The Power of Thinking Big

Over the past couple of days, we have seen the entrepreneurial spirit of Egyptians, be it selling oranges from a cart on the corner, hocking small packets of tissues everywhere, or swindling MBAs.  We’ve also seen the truly mundane and hard work that people are capable of even while earning almost nothing.  The main problem that we’ve come across is SCALE.

There are, of course, a few Egyptian entrepreneurs that have made it big: Orascom and Sekem (as two examples).   But most Egyptian entrepreneurs think small.  In several meetings we have asked why people don’t think to pool resources so that they can access   different markets or why they don’t want to sell to more people than just their village.  And we are answered with curious looks and shrugging.

Last night, I was pondering just this. I came from a developing country from a family of farmers.  How did I get to think so BIG?

My father’s grandfather was a farm owner, growing mostly rice, yucca, bananas, and coconuts.  But he told all of his grandchildren that he did not want them to be just farmers.  He made every one of them (including my father, who was a petulant child and skipped school often) attend school.  My great-grandfather’s vehement belief that there was something more out there for all of his grandchildren and progeny is how I got to think so big.  My dad graduated from a great university; received degrees in law, business, and accountancy; moved to the United States; and forced me to read The Power of Thinking Big at the age of 10.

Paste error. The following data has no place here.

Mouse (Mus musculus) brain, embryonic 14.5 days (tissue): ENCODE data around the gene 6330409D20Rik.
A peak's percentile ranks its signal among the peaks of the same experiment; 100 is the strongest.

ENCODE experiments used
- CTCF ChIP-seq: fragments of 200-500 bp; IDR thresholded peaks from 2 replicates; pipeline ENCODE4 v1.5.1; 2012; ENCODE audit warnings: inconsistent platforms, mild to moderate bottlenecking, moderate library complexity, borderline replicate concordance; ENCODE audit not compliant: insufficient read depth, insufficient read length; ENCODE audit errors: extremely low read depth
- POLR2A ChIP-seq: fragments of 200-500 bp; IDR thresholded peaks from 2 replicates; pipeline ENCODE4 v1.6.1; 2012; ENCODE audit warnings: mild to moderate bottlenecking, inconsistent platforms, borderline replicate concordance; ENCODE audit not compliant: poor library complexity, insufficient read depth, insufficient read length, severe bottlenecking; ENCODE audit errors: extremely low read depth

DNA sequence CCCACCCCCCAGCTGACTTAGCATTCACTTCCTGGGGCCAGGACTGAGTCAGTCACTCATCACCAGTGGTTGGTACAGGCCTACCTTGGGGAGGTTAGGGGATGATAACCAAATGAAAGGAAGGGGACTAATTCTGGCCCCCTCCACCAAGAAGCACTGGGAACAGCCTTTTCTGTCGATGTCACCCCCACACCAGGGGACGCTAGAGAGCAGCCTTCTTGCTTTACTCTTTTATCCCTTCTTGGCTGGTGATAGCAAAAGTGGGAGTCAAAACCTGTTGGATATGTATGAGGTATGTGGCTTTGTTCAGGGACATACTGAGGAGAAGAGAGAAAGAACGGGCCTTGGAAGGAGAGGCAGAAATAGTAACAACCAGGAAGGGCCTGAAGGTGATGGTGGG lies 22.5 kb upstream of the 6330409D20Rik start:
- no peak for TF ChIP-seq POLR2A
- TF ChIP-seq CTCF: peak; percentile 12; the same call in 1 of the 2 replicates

I think this same story is true for a lot of other people: on the Egypt team, in the BOTFL class, and people succeeding and “living the American Dream.”  It takes only one person to start thinking big, shoving that in others’ faces, and start a domino effect of people that dream of something bigger than simply the small comfort that they currently have.

One thought on “The Power of Thinking Big

  1. I really like the idea of one person being the impetus for cultural change. As Margaret Mead said, “Never doubt the power of…” In her case it was a few people who changed the world. I’m going to have to read this book. Is it worth synthesizing for the Egyptians?